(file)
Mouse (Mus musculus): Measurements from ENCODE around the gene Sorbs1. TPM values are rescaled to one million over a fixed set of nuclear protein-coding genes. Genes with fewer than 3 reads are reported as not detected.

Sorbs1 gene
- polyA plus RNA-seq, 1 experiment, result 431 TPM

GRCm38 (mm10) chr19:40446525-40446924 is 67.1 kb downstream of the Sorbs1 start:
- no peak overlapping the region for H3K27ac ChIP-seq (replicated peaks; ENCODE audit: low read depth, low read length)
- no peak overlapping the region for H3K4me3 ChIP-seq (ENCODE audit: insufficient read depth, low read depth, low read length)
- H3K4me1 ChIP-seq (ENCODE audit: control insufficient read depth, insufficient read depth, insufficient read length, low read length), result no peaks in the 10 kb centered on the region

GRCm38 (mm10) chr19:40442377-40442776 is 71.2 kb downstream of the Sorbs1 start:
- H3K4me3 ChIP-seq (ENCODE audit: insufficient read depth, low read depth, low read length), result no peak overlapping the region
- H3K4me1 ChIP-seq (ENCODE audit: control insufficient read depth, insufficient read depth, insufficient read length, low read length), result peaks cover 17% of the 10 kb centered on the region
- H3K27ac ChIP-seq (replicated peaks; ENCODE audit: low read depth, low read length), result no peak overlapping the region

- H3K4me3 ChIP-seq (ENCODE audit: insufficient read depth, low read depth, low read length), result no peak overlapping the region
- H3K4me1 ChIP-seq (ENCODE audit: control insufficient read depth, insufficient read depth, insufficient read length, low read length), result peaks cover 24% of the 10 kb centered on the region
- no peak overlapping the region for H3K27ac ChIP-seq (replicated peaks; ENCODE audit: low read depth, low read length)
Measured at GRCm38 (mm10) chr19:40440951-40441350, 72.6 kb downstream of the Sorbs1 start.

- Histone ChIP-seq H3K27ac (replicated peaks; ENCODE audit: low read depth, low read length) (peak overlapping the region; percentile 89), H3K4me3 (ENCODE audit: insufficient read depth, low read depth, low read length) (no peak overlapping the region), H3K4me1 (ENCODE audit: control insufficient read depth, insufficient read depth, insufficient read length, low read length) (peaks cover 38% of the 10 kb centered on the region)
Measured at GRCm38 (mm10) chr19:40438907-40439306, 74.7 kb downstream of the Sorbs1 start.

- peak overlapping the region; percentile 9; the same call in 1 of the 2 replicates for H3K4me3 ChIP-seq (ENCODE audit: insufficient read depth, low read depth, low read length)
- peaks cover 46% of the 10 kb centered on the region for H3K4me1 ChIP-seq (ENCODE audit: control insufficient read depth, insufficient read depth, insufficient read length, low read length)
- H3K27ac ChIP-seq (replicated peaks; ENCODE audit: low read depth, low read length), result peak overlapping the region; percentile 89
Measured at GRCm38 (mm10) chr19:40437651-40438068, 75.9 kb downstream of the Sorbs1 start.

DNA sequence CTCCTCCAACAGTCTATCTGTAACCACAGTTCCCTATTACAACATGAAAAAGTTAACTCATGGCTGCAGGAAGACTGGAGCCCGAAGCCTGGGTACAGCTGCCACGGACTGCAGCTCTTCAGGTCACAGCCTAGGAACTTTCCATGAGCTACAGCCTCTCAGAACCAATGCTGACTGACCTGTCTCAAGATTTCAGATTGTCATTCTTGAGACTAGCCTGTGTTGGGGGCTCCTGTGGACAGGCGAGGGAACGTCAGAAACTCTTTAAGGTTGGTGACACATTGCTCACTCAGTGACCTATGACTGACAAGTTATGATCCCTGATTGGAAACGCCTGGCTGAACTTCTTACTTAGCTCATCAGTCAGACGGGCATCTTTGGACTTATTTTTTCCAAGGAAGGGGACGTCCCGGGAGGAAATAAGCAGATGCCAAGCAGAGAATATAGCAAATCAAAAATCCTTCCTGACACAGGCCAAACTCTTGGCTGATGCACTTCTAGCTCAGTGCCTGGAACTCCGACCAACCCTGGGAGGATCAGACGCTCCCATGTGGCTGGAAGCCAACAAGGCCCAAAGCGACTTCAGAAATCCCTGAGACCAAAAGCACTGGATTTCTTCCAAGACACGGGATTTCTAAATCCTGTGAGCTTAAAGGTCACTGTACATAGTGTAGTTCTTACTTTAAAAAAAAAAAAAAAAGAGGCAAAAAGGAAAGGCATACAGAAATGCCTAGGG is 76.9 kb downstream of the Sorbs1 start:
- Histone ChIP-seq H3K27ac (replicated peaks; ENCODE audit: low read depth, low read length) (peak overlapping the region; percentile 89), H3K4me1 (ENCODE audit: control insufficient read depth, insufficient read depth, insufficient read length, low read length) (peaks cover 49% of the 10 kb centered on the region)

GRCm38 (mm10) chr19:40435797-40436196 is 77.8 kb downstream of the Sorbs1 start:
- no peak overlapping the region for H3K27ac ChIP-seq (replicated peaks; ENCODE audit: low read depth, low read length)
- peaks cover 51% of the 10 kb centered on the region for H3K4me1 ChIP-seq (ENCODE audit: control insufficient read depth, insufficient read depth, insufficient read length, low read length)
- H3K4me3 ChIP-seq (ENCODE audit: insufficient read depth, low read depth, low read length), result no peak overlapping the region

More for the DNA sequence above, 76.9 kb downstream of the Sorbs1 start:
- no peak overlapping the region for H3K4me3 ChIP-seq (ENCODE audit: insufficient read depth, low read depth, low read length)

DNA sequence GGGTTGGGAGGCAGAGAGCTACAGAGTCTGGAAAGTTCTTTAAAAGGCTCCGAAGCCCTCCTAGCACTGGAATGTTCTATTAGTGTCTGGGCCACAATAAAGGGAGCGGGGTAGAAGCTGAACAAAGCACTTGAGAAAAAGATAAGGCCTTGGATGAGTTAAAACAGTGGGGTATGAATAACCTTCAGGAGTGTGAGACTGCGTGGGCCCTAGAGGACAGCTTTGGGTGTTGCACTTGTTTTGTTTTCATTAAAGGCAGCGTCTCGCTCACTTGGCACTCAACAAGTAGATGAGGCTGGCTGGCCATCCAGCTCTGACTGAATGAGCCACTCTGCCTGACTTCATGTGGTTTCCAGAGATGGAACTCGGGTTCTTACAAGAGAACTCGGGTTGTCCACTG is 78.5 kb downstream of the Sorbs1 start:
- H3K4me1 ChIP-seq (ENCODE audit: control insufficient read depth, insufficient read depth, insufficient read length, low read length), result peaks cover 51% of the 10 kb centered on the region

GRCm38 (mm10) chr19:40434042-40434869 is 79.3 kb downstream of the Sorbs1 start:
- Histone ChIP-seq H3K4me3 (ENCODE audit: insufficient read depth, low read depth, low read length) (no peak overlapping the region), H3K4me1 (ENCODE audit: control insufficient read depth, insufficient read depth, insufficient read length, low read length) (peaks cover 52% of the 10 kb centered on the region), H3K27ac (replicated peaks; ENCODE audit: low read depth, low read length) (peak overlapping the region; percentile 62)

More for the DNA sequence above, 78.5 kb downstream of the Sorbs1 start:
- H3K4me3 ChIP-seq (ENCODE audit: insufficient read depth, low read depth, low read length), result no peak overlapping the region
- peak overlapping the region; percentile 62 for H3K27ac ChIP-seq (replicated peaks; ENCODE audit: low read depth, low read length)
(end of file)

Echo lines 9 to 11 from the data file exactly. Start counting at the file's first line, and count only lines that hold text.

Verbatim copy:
- H3K4me3 ChIP-seq (ENCODE audit: insufficient read depth, low read depth, low read length), result no peak overlapping the region
- H3K4me1 ChIP-seq (ENCODE audit: control insufficient read depth, insufficient read depth, insufficient read length, low read length), result peaks cover 17% of the 10 kb centered on the region
- H3K27ac ChIP-seq (replicated peaks; ENCODE audit: low read depth, low read length), result no peak overlapping the region